The old florist’s shop

The shop had a wonderful cellar, always full of mysterious packages of garden chemicals and other shop stock…

The centre of Cirencester has buildings of a variety of ages, from the Roman City Wall (a small part of which is visible in the Abbey Park) to Victorian and more recent constructions. Walking in the town with my camera today, I took some shots of a 19th century development.

CastleStreet01-mod01

These are the upper floors of a three-storey terrace, a planned development that replaced older properties. The section at the right hand end was used as a florist’s shop for many decades (now Vodafone). I remember it as a child because my father was one of four brothers who owned and ran the shop as part of a larger business with several plant nurseries in the country areas around the town.

The shop had a wonderful cellar, always full of mysterious packages of garden chemicals and other shop stock, and before Christmas there were sometimes hyacinth bulbs being forced for early flowering. There was a marvellous fusty, moist, florist’s aroma in the cellar, but the most exciting thing was the knowledge that the cellar was bigger than the shop floor above. Castle Street was widened when the new development was built, but the cellars of the old buildings were retained. There are stone pillars in the cellar that support the heavy masonry above.

Here’s another view of the same shop from a different angle, the photo was taken by my father in the 1960s. I love the fact that this image includes the shop window displays as these always fascinated me as a young child. I also remember that my grandfather’s office window was above the main door on the corner, and the landscape design office was on the top floor with the small bay window.

JefferiesShop

And finally, for comparison, here’s another view of the same shop today.

VodafoneShop

Update on the house

Until those doors are in place neither the kitchen/diner extension nor the bedroom extension can receive their floor screeds…

Our builders have done much of the work that remains, but we’re waiting for our bi-fold and sliding doors to be fitted by the supplier. Until those doors are in place neither the kitchen/diner extension nor the bedroom extension can receive their floor screeds, and those will need a long time to dry out before floor tiles and wood flooring can be laid. For the same reason our new kitchen can’t be fitted – it’s stacked in boxes in the lounge.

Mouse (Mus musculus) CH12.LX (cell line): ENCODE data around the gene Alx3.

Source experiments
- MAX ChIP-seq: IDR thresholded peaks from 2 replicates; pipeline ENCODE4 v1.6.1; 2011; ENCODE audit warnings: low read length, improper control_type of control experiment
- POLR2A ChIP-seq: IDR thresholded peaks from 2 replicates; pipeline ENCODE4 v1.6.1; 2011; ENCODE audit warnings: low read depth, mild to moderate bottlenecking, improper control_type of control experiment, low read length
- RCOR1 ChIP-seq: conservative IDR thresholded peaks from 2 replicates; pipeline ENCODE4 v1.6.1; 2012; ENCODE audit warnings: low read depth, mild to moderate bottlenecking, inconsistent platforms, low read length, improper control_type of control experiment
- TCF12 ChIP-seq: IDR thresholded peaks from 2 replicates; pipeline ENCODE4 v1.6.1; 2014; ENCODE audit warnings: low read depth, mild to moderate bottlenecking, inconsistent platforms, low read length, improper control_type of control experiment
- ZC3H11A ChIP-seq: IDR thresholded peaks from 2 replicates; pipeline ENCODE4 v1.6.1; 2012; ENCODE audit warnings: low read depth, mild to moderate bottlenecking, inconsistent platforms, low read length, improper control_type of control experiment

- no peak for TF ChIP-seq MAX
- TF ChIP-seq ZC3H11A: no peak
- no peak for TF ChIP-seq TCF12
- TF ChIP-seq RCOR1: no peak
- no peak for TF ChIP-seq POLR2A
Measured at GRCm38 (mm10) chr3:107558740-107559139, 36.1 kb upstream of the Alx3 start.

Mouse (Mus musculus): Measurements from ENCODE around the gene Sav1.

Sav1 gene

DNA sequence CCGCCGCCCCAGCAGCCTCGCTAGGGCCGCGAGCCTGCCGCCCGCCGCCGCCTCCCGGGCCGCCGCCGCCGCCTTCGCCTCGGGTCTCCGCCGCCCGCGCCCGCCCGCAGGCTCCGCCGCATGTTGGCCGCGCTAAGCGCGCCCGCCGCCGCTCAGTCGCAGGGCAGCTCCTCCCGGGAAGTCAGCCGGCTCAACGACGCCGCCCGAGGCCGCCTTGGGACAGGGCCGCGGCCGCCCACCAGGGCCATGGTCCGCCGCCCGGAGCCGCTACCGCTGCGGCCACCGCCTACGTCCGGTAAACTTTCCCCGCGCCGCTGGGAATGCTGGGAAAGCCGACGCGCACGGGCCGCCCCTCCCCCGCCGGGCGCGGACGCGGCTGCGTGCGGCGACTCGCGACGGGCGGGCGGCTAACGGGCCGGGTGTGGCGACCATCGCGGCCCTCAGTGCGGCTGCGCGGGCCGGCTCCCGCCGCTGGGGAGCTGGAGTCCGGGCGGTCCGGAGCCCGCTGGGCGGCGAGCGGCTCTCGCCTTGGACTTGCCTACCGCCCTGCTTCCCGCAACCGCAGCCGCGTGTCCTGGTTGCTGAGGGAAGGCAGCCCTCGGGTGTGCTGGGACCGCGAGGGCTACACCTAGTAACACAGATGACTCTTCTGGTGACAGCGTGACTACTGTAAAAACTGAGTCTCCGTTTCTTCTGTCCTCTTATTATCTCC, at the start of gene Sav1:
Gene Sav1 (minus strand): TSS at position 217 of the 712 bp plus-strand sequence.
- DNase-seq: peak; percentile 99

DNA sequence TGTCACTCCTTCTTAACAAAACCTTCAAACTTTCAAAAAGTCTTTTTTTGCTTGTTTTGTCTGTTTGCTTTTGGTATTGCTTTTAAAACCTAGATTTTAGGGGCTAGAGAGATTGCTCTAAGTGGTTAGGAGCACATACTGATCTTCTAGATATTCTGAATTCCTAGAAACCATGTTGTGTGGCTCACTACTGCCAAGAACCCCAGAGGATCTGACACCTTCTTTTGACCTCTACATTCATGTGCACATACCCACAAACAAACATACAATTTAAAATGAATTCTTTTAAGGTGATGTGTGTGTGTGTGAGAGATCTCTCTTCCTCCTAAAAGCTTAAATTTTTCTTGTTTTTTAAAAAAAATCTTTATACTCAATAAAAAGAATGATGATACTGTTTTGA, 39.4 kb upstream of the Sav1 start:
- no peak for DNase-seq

We feel badly let down – not by our builder, Jack, and his team – they have done a grand job, but by the door suppliers. Those doors were ordered before Christmas! And the knock-on effects don’t stop there; because the lounge is full of kitchen units, we can’t unload the bulk of our furniture from the steel container parked on our drive. And the boxes containing summer clothes, paperwork, crockery, cutlery etc are blocked in by the furniture we can’t yet unload. Argghhh!

Ah well, it’s summer time. Now, where did I put those summer clothes? Oh… Wait a mo…

Meanwhile, here’s a view of the kitchen/dining extension. You’re looking in through bi-folds that are not yet there, and the opening on the right is also filled with bi-folds that are not yet there. Ho-hum.

BuildingKitchenDiner

Facebook?

I’m still not sure what to do about Facebook…

I posted this on Facebook a few moments ago. I thought I’d pop it on the blog as well.

I’m still not sure what to do about Facebook. I’ve been thinking hard about binning my account altogether. I only visit two or three times a month these days, and most of my friends have my email address.

Possibly, I’ll post material to my blog instead (scilla.org.uk), it’s been rather neglected for the last few years, but I could use it for more frequent and spontaneous messages as well as longer articles.

But before I make any definite decisions, I’d like some feedback from anyone who might read this Facebook post. What do you think?